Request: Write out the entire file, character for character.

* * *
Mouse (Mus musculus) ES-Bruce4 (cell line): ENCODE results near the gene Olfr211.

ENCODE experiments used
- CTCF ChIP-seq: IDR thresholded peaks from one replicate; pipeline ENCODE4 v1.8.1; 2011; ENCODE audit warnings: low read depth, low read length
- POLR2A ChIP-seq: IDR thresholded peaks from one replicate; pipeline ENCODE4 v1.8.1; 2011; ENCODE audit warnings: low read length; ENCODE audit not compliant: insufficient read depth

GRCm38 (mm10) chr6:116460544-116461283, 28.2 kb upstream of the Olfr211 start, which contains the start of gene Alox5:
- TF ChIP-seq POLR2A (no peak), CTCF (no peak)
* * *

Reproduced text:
Mouse (Mus musculus) ES-Bruce4 (cell line): ENCODE results near the gene Olfr211.

ENCODE experiments used
- CTCF ChIP-seq: IDR thresholded peaks from one replicate; pipeline ENCODE4 v1.8.1; 2011; ENCODE audit warnings: low read depth, low read length
- POLR2A ChIP-seq: IDR thresholded peaks from one replicate; pipeline ENCODE4 v1.8.1; 2011; ENCODE audit warnings: low read length; ENCODE audit not compliant: insufficient read depth

GRCm38 (mm10) chr6:116460544-116461283, 28.2 kb upstream of the Olfr211 start, which contains the start of gene Alox5:
- TF ChIP-seq POLR2A (no peak), CTCF (no peak)